Among that collection, I would say only one writer has achieved greatness: Changrae Lee. Native Speaker, A Gesture Life, and Aloft were the closest manifestations of art Asian American literature has come. I appreciate what Theresa Cha’s Dictee tried to accomplish and the prose in all of Maxine Hong Kingston’s books are poetry at its finest, but neither of these two books made me stop dead in my tracks and say, “Wow.” Don Lee’s Yellow made me say “Wow” and convinced me a new turn in trends for AsAm literature had arrived, but his writing is missing something, though I’m not sure what; maybe soul or passion or something like that. There’s no mastery of passion yet to be found in AsAm literature, at least not at the level of Gabriel Garcia Marquez or Jorge Luis Borges.

There’s also the litter of Gen-X Asian American women writers who make me cringe, like that chic (I forget her name) who wrote Eating Chinese Food Nakedor Evelyn Lau, the Canadian ex-prostitute. There’s admittedly a lot ofsoul and passion there, but it’s not really soul or passion, but moreaccurately the by-products and excrement of soul and passion smearedcarelessly across the pages. Passion is the turbulence that great artcontrols. I haven’t yet see any of these AsAm female writers controltheir passions, though admittedly they’ve got plenty of it, which isstill a good thing I suppose. Oh and I’m not even going to talk about Gail Tsukiyama or Adeline Yen Mah or The Dim Sum of All Things. *shudders*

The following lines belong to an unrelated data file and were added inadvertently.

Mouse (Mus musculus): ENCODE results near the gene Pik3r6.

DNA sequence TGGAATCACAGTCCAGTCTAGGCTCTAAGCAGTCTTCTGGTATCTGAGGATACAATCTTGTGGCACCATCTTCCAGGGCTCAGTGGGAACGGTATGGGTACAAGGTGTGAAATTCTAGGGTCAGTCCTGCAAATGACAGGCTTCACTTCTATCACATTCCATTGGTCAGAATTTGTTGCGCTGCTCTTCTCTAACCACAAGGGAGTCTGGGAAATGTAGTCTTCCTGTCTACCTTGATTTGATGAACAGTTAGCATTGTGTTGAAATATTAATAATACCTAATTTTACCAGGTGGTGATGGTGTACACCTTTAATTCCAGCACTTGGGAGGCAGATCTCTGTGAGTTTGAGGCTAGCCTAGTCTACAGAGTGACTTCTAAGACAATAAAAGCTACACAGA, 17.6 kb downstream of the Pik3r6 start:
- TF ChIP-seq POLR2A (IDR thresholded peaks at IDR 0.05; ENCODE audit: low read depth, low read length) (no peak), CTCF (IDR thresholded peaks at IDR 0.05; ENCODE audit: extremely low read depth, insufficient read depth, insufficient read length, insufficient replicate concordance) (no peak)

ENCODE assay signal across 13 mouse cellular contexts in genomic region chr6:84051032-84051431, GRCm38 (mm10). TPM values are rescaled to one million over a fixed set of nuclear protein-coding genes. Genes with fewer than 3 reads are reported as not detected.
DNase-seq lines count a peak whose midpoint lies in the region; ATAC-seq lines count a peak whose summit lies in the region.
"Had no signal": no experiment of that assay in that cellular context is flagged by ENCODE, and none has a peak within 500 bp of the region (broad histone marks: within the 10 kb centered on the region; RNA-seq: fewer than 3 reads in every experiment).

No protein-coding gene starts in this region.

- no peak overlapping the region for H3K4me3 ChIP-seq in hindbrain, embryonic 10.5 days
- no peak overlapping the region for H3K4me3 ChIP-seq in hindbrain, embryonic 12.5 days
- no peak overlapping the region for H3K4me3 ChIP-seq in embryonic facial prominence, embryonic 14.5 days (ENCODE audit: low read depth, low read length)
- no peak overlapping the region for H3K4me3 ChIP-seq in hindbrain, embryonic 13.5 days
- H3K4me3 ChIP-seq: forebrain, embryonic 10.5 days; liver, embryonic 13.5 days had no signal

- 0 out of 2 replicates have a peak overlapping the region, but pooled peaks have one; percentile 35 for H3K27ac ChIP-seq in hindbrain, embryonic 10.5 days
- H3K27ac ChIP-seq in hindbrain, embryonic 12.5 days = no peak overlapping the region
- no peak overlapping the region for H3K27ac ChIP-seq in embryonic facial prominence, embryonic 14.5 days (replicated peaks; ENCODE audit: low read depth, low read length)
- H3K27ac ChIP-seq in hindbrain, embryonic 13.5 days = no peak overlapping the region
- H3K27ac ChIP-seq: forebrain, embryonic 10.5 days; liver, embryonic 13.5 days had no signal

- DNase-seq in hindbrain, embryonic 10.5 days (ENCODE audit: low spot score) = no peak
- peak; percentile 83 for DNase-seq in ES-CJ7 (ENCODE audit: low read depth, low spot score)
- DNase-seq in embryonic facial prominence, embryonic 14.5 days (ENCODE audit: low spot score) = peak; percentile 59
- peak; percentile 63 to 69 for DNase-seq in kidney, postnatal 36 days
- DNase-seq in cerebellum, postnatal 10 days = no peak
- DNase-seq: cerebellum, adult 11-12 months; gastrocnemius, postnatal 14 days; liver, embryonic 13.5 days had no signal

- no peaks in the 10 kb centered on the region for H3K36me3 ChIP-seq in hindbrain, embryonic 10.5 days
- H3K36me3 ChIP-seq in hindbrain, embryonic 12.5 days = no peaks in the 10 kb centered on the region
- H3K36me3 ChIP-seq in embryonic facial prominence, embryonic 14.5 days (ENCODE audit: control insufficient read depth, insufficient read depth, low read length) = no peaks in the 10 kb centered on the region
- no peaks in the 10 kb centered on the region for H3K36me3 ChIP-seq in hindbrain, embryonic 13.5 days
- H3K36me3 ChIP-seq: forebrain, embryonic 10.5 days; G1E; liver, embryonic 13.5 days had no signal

A recent phenomenon, Sarah Shun-Lien Bynum’s Madeleine is Sleeping caused me to take notice, but is she an Asian American writer? I haven’t figured that out yet. There’s no mention of her ethnic descent in any of the articles on her and she certainly does not address it in her fiction. Thus, while a great literary novel and even if she is of Asian descent, Madeleine isn’t a “Great Asian American Novel” because there are no artifacts of Asian Americana in it. Stellar Kim, a frequently anthologized writer shows a lot of promise, but she has yet to produce a novel. Frances Hwang also has what it takes to write the next Great Asian American novel, and yet still nothing on that front either. Samantha Lan Chang, I think thus far the only Asian American female to win the Stegner Fellowship in Fiction, has some serious talent, but for whatever reason that talent wasn’t exercised in Hunger or Inheritance. Disappointing. Instead, writers like Min Jin Lee take center stage with all the attention and it’s no wonder that literary critics don’t take Asian American fiction seriously.